The plan will be revised next year, and Townsville Enterprise will provide an official submission to have the Hells Gates included in the next revision.

Can't you just raise the Burdekin Dam wall?

To secure water for our future, we must build capacity. Townsville Enterprise supports the raising of the Burdekin Dam wall by two metres, however, it is only part of the solution. Raising the dam wall will not add additional capacity, allow population and agricultural growth or enable hydrogen production.

Why is water security important to the region?

There hasn’t been a new dam built in North Queensland in nearly four decades. Over this time our population has doubled. Water security and reliability is integral for population growth, opening agricultural land and to enable hydrogen production.  

Where is Hells Gates Dam located?

Hells Gates Dam is located in the Upper Burdekin just 160 kilometres northwest of Townsville and 120km northwest of Charters Towers.

What are the next steps for the project?

To successfully realise the benefits and opportunities of this project, several issues need to be resolved as part of any subsequent detailed pre-construction and Environmental Impact Statement Phase.

  • Working with state government in sourcing water allocation through a revised Burdekin Water Plan.
  • Demand for water and source of funding – initial market sounding showed interest in 60,000 hectares of irrigated farming, including from large agricultural organisations. Further engagement with investors to reach initial commitment.
  • The primary approvals pathway including: controlled action referral under the Commonwealth Environment Protection and Biodiversity Conservation Act 1999; and a request for coordinated project status for the full project to be assessed under a bilateral Environmental Impact Statement assessment process under the Queensland State Development and Public Works Organisation Act 1971.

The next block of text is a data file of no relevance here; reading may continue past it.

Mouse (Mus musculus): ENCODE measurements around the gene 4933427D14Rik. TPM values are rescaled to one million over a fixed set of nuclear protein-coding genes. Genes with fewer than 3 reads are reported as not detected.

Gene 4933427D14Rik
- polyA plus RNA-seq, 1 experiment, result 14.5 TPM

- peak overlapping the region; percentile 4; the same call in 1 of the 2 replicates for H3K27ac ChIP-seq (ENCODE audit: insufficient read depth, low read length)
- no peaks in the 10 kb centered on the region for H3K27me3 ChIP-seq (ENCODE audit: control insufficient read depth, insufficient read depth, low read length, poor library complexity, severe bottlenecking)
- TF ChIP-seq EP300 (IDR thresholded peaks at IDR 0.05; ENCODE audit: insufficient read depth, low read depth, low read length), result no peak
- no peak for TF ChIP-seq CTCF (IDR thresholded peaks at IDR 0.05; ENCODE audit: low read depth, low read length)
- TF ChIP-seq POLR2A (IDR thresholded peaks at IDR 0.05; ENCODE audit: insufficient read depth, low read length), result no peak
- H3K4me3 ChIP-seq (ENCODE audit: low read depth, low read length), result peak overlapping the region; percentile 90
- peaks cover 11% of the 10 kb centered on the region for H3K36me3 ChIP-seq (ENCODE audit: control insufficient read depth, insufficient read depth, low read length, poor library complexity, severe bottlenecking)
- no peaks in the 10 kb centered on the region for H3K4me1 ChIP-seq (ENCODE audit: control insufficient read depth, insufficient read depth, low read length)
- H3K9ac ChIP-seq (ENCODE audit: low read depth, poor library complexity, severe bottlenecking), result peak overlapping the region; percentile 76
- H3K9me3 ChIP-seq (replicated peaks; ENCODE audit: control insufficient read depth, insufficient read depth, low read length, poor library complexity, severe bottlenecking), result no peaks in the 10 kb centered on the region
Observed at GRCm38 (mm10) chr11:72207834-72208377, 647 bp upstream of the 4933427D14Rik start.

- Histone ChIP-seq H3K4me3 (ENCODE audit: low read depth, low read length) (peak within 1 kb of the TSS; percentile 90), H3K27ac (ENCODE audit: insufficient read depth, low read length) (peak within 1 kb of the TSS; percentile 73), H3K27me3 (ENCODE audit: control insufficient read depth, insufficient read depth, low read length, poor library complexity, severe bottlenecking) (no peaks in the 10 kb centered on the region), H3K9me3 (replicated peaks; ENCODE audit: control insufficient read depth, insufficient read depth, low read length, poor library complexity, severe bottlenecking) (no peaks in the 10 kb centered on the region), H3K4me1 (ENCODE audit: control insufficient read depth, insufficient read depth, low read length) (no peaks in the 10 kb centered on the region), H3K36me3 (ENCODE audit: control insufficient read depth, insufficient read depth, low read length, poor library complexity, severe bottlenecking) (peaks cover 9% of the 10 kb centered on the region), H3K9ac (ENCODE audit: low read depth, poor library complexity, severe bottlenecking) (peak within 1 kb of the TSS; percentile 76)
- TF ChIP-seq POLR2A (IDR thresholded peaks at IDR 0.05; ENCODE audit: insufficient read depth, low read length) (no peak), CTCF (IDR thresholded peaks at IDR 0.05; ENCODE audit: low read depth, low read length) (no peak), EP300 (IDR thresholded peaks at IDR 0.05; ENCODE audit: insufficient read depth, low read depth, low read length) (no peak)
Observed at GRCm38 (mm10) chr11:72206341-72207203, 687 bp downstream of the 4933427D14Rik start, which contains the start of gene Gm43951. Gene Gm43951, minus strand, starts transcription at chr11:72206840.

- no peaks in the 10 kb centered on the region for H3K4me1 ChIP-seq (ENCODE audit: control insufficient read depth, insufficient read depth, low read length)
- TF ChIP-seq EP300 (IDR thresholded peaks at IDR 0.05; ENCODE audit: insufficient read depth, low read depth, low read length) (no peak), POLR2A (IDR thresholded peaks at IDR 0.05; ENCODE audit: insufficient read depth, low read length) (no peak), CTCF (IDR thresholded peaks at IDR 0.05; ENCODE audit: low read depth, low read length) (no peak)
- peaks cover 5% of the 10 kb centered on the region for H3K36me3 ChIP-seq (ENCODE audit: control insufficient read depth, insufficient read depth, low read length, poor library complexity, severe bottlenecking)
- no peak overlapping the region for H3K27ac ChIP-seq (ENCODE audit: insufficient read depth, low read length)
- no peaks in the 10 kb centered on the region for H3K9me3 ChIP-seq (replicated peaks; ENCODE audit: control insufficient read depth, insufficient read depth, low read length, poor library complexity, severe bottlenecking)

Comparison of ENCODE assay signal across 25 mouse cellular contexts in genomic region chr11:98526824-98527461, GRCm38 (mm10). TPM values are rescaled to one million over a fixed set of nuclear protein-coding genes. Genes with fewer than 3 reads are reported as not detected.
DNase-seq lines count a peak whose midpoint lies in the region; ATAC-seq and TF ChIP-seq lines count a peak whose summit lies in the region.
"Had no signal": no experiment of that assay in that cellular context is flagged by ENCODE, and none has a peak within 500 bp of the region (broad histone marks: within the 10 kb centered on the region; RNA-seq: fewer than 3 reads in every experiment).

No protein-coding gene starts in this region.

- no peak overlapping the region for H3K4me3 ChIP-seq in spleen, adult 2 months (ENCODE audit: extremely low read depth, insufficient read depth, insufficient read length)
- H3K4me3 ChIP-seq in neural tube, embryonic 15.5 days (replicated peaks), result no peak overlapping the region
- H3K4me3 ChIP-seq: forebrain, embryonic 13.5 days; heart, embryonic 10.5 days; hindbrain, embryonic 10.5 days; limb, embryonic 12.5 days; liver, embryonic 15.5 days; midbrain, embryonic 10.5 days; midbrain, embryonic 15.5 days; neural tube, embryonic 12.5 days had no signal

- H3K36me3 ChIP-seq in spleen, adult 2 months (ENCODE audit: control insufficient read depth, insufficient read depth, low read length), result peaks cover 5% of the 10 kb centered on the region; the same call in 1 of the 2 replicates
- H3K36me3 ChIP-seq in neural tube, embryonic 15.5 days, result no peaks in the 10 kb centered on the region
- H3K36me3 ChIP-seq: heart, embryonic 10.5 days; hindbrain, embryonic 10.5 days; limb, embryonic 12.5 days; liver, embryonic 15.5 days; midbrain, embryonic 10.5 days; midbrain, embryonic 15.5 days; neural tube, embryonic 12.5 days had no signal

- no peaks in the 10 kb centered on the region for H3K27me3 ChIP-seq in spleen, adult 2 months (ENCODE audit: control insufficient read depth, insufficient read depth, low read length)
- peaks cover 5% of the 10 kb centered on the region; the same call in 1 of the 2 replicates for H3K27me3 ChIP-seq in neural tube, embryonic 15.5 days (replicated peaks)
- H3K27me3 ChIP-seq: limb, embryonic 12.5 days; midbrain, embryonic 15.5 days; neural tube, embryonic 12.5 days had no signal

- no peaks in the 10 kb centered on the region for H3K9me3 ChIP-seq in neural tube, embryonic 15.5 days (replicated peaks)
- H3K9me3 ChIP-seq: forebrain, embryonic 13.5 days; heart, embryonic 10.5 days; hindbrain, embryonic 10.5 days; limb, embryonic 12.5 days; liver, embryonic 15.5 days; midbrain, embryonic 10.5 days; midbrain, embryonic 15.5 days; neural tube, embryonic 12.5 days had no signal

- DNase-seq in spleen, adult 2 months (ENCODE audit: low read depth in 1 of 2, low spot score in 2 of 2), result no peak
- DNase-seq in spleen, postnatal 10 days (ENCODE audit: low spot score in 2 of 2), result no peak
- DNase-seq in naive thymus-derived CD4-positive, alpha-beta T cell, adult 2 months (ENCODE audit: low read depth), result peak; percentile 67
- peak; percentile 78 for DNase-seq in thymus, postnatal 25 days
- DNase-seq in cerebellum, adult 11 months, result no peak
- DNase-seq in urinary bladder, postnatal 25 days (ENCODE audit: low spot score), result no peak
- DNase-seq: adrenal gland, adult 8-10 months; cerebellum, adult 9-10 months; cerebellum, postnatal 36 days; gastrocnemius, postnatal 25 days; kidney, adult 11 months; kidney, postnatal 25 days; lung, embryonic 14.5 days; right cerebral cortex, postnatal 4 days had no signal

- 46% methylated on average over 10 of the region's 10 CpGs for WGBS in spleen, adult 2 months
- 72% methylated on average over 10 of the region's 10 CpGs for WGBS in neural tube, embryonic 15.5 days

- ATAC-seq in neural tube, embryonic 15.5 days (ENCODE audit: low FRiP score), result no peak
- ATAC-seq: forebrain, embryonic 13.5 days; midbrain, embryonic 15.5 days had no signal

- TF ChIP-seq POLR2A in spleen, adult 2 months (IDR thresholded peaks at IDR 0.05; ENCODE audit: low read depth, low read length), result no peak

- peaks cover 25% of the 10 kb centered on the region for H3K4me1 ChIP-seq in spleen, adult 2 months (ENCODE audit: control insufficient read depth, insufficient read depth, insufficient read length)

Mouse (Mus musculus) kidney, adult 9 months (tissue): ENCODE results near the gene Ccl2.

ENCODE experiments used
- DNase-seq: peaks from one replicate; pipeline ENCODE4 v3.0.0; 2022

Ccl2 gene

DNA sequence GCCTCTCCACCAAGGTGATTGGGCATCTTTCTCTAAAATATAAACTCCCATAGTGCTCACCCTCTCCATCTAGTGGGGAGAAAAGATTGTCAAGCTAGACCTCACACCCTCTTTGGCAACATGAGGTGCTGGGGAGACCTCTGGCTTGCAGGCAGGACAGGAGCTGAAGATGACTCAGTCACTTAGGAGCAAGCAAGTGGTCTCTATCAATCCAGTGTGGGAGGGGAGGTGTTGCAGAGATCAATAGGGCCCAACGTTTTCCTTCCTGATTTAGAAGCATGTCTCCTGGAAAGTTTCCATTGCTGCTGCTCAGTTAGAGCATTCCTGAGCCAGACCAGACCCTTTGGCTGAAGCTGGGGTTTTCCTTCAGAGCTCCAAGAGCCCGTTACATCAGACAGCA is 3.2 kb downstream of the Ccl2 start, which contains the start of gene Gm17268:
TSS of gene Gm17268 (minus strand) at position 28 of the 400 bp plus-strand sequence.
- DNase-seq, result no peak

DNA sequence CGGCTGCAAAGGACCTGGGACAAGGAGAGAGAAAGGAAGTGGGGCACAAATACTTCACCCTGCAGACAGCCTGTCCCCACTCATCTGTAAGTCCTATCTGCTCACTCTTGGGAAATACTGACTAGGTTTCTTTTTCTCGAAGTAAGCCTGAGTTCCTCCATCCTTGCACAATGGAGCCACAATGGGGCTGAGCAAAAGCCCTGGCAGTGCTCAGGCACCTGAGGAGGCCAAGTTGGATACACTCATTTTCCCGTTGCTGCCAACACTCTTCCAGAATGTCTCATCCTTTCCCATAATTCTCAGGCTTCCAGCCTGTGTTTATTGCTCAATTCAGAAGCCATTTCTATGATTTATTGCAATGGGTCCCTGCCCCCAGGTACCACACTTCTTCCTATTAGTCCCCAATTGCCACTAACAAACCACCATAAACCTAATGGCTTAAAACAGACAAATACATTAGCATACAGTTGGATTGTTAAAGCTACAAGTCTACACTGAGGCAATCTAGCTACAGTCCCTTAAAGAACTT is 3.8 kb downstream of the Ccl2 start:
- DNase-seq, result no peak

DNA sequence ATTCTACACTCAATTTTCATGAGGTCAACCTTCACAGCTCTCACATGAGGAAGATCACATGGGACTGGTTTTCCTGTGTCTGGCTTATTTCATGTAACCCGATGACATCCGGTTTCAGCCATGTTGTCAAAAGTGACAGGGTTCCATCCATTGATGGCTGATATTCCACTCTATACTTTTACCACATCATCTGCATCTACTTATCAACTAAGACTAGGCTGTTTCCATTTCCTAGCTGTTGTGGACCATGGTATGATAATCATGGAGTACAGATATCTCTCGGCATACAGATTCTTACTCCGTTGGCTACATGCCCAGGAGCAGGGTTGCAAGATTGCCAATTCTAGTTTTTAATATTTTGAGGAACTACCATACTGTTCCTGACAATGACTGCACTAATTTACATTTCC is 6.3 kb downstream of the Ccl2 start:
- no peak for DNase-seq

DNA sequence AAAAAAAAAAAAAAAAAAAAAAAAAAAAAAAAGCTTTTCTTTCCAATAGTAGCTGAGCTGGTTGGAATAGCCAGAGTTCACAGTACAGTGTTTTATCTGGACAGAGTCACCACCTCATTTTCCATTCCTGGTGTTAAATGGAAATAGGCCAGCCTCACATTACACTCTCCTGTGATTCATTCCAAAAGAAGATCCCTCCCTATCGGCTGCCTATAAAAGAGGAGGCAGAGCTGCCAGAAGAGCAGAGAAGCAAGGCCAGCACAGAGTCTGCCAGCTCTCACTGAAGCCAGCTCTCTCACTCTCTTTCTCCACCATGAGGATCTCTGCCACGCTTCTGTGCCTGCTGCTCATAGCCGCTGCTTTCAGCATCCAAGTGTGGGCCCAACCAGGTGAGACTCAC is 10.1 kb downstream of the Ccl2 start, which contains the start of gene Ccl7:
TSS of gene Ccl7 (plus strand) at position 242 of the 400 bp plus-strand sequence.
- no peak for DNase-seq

• Further studies and assessments will also be required over the inundation area to fully understand the project impacts, including under the Aboriginal Cultural Heritage Act Qld 2003, in consultation with the traditional owners of the land.
  • To minimise any temporary cashflow differences, further financing analysis is proposed to be undertaken during the next phase of the project in proponent led consultations between the State and Federal Government. This work is likely to be informed by outcomes of discussions on future project proponent roles and will involve early engagement with the Queensland and Australian Governments.

Will Hells Gates Dam provide workforce opportunities?

Hells Gates Dam will create more than 10,000 jobs during construction and more than 3,000 ongoing jobs.

Who will build and own the dam?

The detailed business case recommended the State through its bulk water provider, Sun Water, be the future proponent of the Dam. As Sun Water runs the Burdekin Dam system, it makes sense for them to also manage Hells Gates Dam as this system will enhance the Lower Burdekin.

Is the Hells Gates Dam the first phase of the Bradfield Scheme?

No. The Hells Gates Dam is a stand-alone project which aims to ensure water security and reliability for North Queensland enabling population growth, high value agriculture and emerging industry development. 

Will landholders be forced to grow high value agriculture?

No. The detailed business case does not recommend compulsory acquisition for the irrigation area. It is up to the landholders to determine which activities they pursue on their land.